In short (because this is a long-ish opinion and I’m summarizing two opinions together), the point of the statute and relevant constitutional amendment is to hold defendants accused of serious, violent offenses, but not to hold them indefinitely pre-trial. Trials for folks charged with these offenses are meant to happen quickly since there’s no way they can be released. If there’s a delay, and the delay is not attributable to the defendant, the defendant is entitled to a bail hearing. A bail hearing ensures that bail gets set, and from there, whether the defendant posts bail or not is really up to him.
SCOV says, hey wait a minute. This is all supposed to happen for a defendant in 60 days. But for Mr. Downing, if we follow the rule that it’s 60 days after the weight of the evidence hearing, he actually would have been held without bail for 89 days. My cursory understanding of math is that 89 is more than 60. This isn’t what was envisioned by making the 60-day rule. Truthfully, courts schedule as well as they can, and for serious matters like this, they really do try to get defendants in front of judges as soon as possible. But adding another month (or more, depending on court scheduling) before a weight of the evidence hearing is held, and waiting for the outcome of that hearing is inconsistent with the spirit of the law. SCOV actually overrules its earlierdecisionfinding that the 60 days started with the issuance of the weight of the evidence decision.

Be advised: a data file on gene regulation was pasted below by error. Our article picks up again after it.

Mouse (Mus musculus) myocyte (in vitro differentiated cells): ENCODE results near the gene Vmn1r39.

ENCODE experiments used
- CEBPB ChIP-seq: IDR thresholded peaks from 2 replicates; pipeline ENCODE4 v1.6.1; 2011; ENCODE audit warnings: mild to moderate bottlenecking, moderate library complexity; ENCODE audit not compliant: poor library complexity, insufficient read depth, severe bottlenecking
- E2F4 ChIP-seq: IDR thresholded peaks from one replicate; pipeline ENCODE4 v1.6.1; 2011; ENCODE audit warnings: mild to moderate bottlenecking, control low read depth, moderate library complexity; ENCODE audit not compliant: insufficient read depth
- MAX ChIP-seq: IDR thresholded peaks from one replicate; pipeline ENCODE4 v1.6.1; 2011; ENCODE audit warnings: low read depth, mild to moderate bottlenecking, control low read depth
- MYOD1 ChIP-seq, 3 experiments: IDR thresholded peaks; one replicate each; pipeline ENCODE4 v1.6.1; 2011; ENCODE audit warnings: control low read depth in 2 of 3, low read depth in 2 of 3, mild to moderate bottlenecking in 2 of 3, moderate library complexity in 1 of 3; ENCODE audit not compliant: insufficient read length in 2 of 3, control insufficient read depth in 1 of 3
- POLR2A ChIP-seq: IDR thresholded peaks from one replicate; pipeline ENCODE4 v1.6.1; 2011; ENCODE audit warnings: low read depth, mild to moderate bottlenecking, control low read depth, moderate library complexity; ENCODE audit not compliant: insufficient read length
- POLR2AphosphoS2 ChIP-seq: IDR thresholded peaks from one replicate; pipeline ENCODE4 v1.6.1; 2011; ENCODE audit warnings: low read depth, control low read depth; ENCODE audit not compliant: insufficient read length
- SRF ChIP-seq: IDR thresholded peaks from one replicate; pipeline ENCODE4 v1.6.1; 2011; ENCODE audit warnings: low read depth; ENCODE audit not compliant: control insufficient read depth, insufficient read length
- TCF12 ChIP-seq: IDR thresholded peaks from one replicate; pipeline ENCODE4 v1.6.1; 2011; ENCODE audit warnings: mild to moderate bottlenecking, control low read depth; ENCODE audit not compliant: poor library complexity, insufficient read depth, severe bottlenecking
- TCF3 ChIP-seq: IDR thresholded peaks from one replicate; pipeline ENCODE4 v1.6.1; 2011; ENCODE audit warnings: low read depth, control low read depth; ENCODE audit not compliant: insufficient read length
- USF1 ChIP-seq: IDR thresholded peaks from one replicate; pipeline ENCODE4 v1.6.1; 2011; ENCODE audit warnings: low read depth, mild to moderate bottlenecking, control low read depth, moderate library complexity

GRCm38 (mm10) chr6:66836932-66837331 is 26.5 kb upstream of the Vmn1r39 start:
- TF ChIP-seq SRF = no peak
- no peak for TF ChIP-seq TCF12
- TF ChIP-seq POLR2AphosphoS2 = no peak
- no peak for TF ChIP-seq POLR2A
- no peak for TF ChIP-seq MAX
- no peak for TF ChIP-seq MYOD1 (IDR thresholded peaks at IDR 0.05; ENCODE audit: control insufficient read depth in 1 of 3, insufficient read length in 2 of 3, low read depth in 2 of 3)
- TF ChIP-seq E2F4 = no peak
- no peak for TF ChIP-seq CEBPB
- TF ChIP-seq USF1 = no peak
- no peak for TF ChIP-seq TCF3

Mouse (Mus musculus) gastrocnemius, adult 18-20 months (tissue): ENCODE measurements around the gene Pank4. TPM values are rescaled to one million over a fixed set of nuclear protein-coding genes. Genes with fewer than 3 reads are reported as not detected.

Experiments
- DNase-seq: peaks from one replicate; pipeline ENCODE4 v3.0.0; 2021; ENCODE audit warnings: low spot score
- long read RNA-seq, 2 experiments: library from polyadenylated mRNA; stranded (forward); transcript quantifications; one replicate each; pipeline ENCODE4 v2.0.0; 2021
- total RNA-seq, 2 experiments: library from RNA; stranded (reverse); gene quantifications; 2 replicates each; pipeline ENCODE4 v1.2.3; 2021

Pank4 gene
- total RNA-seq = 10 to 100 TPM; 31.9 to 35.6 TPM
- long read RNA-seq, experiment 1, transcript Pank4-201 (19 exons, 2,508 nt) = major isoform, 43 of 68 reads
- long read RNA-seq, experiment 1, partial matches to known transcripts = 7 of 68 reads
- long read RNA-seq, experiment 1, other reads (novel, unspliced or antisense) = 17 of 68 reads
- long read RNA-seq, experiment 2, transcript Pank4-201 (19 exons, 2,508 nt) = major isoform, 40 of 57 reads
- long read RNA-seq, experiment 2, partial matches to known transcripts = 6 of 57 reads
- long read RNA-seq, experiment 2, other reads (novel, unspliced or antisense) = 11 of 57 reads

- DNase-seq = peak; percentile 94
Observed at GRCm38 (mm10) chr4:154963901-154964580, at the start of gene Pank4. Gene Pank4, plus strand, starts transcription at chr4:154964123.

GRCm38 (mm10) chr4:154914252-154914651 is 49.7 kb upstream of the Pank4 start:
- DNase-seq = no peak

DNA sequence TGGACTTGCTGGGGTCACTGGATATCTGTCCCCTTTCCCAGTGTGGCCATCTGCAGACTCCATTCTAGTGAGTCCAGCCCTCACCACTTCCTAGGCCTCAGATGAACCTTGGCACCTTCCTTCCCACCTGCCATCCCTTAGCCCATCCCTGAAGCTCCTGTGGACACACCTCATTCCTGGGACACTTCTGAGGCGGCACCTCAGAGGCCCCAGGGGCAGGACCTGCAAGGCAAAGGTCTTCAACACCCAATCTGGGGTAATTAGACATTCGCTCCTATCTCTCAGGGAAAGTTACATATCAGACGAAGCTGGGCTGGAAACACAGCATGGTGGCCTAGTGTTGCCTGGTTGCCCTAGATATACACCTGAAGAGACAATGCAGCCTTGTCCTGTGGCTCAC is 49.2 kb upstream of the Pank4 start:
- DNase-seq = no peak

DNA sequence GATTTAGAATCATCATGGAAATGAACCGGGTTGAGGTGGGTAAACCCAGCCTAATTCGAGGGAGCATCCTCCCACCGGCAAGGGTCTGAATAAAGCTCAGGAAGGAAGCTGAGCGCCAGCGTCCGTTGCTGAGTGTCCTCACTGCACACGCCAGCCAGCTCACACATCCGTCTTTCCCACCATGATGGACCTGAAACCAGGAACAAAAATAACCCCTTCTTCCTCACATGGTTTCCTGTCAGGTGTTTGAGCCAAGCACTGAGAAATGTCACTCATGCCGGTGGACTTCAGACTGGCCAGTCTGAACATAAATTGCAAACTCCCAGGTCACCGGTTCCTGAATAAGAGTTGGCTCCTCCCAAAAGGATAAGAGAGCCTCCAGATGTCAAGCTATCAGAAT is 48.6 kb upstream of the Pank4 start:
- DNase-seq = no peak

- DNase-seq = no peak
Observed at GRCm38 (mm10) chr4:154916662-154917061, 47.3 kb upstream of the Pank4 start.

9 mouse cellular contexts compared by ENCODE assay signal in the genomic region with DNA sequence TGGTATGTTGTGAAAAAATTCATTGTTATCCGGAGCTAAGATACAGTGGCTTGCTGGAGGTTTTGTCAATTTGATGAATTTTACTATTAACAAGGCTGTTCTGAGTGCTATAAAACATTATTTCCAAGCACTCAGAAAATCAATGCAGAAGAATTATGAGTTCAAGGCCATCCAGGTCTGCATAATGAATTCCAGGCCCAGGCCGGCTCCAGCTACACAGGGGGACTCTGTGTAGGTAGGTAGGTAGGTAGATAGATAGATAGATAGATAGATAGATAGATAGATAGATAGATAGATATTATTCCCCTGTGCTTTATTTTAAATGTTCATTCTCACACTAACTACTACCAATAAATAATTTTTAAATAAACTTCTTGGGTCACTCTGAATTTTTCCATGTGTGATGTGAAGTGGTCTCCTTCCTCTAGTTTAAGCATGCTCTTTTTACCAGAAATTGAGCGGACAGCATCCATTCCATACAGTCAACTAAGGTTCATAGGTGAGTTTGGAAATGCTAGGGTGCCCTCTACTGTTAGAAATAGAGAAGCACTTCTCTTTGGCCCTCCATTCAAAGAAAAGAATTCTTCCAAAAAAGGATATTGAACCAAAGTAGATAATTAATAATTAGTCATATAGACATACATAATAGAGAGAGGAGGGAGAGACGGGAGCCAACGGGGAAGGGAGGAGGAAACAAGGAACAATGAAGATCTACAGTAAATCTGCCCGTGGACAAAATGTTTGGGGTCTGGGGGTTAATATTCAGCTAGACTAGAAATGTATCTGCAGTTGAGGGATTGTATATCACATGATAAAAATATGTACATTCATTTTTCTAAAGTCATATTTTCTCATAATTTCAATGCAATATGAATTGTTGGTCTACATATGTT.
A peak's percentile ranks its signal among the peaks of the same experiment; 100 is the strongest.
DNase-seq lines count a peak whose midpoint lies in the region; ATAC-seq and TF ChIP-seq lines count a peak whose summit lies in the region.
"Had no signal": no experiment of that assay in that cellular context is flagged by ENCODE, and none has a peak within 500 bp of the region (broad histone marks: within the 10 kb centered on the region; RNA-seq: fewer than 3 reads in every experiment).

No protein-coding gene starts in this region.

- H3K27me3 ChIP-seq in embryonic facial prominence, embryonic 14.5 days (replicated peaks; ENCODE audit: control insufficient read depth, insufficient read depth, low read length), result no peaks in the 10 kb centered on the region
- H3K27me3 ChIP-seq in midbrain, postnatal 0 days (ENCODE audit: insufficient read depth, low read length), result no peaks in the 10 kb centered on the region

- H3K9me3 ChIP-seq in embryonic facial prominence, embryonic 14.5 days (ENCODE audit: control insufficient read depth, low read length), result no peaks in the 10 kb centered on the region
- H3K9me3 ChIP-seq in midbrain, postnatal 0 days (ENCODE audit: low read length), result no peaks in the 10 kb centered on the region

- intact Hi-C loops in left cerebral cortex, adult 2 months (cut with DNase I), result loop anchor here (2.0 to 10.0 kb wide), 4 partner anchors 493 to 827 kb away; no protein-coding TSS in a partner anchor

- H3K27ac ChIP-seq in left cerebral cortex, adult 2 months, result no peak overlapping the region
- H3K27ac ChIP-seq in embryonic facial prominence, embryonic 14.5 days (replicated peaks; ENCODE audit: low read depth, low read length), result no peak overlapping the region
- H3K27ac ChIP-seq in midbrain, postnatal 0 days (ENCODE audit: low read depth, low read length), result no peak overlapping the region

SCOV decides the statutory language, “after bail is denied” means the moment bail is denied. From the perspective of a defendant, it really doesn’t matter whether there’s a subsequent consistent decision at a weight of the evidence hearing; the defendant knows he or she has been held without bail that whole time. SCOV also looks at similar provisions in other states, and reasons that this is how it’s done in other places, as well.
SCOV doesn’t get to the point of deciding about whether single-justice bail appeals are precedential, so I suppose we leave that for another day.
So, SCOV reverses and remands Mr. Downing’s case to the trial court for a bail hearing. Having concluded his 60 days would have run starting on September 2, and that there’s no way he was getting a trial within 60 days (through no fault of his own, of course; he didn’t cause COVID-19, and the subsequent court safety precautions), his remedy is a bail hearing.